### Precision Weak Gravitational Lensing Using Velocity Fields: Fisher Matrix Analysis

Weak gravitational lensing measurements based on photometry are limited by
shape noise, the variance in the unknown unlensed orientations of the source
galaxies. If the source is a disk galaxy with a well-ordered velocity field,
however, velocity field data can support simultaneous inference of the shear,
inclination, and position angle, virtually eliminating shape noise. We use the
Fisher Information Matrix formalism to forecast the precision of this method in
the idealized case of a perfectly ordered velocity field defined on an
infinitesimally thin disk. For nearly face-on targets one shear component,
$\gamma_\times$, can be constrained to $0.003\frac{90}{I_0}\frac{25}{n_{\rm
pix}}$ where $I_0$ is the S/N of the central intensity pixel and $n_{\rm pix}$
is the number of pixels across a diameter enclosing 80\% of the light. This
precision degrades with inclination angle, by a factor of three by
$i{=}50^\circ$. Uncertainty on the other shear component, $\gamma_+$, is about
1.5 (7) times larger than the $\gamma_\times$ uncertainty for targets at
$i=10^\circ$ ($50^\circ$). For arbitrary galaxy position angle on the sky,
these forecasts apply not to $\gamma_+$ and $\gamma_\times$ as defined on the
sky, but to two eigenvectors in $(\gamma_+, \gamma_\times,\mu)$ space where
$\mu$ is the magnification. We also forecast the potential of less expensive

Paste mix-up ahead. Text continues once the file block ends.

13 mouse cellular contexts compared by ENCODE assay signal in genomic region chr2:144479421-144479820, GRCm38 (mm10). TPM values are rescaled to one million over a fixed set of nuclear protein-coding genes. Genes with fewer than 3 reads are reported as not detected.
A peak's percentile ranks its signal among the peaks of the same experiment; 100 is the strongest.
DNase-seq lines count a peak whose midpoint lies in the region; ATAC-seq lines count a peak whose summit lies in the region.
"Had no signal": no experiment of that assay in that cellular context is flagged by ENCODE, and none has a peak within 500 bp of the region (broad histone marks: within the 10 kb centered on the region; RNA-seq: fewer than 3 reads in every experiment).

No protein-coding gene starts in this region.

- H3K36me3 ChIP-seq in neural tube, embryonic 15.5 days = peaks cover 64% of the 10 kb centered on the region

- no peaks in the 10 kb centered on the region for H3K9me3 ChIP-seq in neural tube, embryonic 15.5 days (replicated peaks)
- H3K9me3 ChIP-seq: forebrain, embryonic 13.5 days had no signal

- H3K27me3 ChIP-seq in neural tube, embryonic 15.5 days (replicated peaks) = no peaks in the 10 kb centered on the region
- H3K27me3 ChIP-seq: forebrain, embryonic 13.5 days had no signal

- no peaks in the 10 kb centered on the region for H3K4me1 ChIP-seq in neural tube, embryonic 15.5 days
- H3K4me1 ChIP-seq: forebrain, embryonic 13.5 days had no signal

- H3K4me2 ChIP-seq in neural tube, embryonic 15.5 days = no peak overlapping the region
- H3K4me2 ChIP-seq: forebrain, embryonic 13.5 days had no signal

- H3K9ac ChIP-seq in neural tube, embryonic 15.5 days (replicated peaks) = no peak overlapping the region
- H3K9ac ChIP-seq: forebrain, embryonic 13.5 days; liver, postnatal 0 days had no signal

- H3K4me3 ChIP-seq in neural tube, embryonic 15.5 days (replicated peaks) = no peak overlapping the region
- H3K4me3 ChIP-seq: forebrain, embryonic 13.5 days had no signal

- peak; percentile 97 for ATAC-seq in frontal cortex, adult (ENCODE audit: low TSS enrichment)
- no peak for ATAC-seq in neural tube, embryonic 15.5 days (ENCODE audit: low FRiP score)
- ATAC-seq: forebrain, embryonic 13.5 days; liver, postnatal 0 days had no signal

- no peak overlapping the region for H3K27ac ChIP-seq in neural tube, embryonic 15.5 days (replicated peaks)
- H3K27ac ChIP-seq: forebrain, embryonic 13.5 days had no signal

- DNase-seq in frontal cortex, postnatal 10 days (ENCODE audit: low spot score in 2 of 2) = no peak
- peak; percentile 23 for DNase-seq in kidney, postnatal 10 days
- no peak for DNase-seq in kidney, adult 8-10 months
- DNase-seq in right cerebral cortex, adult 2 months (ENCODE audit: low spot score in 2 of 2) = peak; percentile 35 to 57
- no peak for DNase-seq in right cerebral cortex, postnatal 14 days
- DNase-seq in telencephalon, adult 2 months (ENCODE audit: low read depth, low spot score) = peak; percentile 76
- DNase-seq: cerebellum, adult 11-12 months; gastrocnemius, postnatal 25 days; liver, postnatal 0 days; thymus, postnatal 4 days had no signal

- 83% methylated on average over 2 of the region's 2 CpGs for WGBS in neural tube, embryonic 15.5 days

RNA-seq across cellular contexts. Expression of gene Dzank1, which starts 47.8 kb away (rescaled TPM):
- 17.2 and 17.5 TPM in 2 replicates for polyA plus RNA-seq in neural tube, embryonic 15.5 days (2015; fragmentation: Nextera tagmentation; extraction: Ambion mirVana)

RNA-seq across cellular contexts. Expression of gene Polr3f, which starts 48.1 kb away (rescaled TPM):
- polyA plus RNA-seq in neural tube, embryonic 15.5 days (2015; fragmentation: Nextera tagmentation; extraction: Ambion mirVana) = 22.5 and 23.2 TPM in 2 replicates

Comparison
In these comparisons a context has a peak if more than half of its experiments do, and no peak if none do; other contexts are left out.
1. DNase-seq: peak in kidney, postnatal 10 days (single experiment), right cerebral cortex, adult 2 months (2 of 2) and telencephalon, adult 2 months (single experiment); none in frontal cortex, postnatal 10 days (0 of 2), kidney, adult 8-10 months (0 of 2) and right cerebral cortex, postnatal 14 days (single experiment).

partial observations of the velocity field such as slit spectroscopy. We
conclude by outlining some ways in which real galaxies depart from our
idealized model and thus create random or systematic uncertainties not captured
here. In particular, our forecast $\gamma_\times$ precision is currently
limited only by the data quality rather than scatter in galaxy properties
because the relevant type of scatter has yet to be measured.Comment: Accepted to ApJ, 17 pages, 14 figures. Diff from v1: added Sec 3.1 on
degeneracies and Appendix with simulations confirming Fisher result

### Shaping Attitudes Toward Science in an Introductory Astronomy Class

At many universities, astronomy is a popular way for non-science majors to
fulfill a general education requirement. Because general-education astronomy
may be the only college-level science course taken by these students, it is the
last chance to shape the science attitudes of these future journalists,
teachers, politicians, and voters. I report on an attempt to measure and induce
changes in science attitudes in my general-education astronomy course. I
describe construction of the attitude survey, classroom activities designed to
influence attitudes, and give numerical results indicating a significant
improvement. In contrast, the literature on attitudes in introductory physics
courses generally reports stagnation or decline. I briefly comment on some
plausible explanations for this difference.Comment: v2 includes a copy of the surve